Carbon County Commissioner Casey Hopes called on several Sterling Scholars to comment about their achievements and the Sterling Scholar program at a recent commission meeting. Scholars explained the aspects of the competition and that Carbon High doesn’t compete in every category due to lack of advisement. Commissioners complimented the students’ hard work and encouraged them to continue on the path of success and future leadership.
Other items discussed at the meeting included issues in land management. The first case was an issue with public lands access in East Carbon. A public road had been closed and a contract signed, an agreement between the land owners, East Carbon City and Carbon County. The issue is that the road has been in use for over 10 years, but the contract to keep the road closed has been written in such a complicated manner that no compliant party involved in the contract could open the gate, though it seemed that Carbon County has the power to open the gate to the road. The land owners have allegedly not cooperated with any request to allow access to the public road. Commissioners authorized use of funds for legal research on the issue.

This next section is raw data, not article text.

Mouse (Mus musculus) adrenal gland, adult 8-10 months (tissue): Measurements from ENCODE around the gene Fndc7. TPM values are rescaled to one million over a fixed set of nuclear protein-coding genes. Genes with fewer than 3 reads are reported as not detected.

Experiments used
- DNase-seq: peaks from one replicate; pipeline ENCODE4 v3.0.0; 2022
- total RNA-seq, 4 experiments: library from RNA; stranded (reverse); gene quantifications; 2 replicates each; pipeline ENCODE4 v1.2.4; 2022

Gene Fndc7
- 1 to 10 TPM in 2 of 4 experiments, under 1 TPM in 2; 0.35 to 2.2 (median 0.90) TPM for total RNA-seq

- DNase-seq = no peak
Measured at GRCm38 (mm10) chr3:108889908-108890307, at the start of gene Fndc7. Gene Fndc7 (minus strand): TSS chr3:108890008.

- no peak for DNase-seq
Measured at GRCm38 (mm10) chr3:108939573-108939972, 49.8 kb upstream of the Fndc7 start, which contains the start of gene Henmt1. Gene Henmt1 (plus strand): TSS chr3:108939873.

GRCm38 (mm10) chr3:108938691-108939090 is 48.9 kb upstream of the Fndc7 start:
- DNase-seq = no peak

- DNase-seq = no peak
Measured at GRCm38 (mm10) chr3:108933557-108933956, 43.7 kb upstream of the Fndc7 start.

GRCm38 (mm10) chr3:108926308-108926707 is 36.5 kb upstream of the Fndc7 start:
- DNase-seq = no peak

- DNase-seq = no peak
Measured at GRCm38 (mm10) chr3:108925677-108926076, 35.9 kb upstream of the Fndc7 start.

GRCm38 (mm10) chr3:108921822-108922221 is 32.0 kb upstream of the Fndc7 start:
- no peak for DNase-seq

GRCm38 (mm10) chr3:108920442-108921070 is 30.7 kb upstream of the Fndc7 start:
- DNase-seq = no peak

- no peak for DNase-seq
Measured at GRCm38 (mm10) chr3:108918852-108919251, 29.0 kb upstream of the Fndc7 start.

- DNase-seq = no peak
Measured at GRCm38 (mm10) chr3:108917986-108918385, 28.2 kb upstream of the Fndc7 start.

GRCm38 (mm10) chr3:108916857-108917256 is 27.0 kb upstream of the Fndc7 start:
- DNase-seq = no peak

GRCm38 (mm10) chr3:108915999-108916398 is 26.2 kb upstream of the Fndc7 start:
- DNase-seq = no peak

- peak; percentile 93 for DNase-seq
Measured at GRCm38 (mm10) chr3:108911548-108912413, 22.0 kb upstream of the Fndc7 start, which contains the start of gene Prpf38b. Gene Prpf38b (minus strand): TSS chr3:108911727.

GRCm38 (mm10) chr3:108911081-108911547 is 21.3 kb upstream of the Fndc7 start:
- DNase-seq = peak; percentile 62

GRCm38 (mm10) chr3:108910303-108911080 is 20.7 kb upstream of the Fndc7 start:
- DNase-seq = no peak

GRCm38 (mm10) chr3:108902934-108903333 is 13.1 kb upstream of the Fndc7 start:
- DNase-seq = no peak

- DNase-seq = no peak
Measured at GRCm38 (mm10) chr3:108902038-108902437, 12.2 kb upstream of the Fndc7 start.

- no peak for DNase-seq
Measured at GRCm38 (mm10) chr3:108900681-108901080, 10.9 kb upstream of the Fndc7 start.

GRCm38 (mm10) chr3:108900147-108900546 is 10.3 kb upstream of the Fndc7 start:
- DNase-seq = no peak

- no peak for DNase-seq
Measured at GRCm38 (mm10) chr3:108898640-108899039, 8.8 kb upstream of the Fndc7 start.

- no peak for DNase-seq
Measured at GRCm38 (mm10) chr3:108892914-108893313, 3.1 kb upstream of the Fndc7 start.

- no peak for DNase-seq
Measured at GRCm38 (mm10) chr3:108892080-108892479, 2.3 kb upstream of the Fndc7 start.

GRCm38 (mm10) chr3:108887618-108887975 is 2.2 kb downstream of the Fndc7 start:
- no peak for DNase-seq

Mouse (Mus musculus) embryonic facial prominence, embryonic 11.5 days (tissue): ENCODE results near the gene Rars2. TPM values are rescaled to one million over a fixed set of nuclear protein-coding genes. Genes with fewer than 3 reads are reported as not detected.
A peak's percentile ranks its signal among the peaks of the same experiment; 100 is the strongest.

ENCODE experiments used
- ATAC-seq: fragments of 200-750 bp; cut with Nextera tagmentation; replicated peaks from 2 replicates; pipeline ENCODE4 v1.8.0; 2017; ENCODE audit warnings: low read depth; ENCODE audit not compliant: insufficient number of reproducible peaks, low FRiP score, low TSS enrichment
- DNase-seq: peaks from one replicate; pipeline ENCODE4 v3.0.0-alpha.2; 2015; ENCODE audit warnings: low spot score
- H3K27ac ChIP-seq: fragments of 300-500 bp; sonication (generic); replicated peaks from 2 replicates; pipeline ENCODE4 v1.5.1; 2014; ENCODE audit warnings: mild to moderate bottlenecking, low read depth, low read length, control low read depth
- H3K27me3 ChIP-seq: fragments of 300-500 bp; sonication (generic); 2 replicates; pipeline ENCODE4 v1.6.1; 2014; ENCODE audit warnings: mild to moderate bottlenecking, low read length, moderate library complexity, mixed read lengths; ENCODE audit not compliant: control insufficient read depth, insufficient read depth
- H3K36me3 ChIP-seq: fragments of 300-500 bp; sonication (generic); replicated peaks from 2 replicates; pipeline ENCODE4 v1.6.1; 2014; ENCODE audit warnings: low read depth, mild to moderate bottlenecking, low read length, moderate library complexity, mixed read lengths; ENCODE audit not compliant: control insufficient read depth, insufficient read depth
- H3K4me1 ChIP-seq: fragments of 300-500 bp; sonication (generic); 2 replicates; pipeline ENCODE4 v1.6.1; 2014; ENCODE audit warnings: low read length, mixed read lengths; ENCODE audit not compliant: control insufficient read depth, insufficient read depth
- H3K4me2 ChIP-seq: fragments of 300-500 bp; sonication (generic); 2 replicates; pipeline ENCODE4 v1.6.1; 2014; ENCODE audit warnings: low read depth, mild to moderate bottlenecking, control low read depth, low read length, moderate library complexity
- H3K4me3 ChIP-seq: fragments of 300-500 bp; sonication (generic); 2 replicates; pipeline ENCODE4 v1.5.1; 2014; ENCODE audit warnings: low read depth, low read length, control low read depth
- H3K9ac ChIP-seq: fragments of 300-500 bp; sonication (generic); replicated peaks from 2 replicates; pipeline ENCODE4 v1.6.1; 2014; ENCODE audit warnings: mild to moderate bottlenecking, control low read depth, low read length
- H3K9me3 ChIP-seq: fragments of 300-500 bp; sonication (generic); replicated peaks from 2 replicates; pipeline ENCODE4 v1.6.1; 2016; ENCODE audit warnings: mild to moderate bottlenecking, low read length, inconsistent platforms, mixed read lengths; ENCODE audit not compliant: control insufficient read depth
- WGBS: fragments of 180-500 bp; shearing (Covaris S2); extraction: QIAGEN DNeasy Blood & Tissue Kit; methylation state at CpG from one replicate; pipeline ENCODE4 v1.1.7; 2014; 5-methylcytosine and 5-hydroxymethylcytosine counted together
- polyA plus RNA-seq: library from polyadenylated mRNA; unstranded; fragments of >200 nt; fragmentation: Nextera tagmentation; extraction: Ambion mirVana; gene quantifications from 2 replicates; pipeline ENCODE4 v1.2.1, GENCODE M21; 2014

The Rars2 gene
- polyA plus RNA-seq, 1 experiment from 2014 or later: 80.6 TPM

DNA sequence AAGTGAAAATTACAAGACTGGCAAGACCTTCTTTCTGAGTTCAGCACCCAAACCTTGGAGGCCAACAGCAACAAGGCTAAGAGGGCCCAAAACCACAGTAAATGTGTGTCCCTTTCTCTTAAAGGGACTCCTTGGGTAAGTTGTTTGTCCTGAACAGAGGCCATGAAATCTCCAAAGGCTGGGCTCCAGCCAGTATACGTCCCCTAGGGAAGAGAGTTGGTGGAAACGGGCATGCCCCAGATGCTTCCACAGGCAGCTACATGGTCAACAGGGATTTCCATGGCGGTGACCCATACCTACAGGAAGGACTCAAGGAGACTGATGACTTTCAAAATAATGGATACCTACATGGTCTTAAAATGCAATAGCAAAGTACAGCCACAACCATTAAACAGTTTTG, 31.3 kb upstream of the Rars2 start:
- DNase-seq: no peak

Also, a land owner from Carbon County appeared before the commission requesting assistance. He claimed that his land has been rendered useless because of alkali in the soil that comes from leakage from one of Carbon’s ponds above his property. The commission made an informal resolution to take care of the problem, using the county engineer to investigate.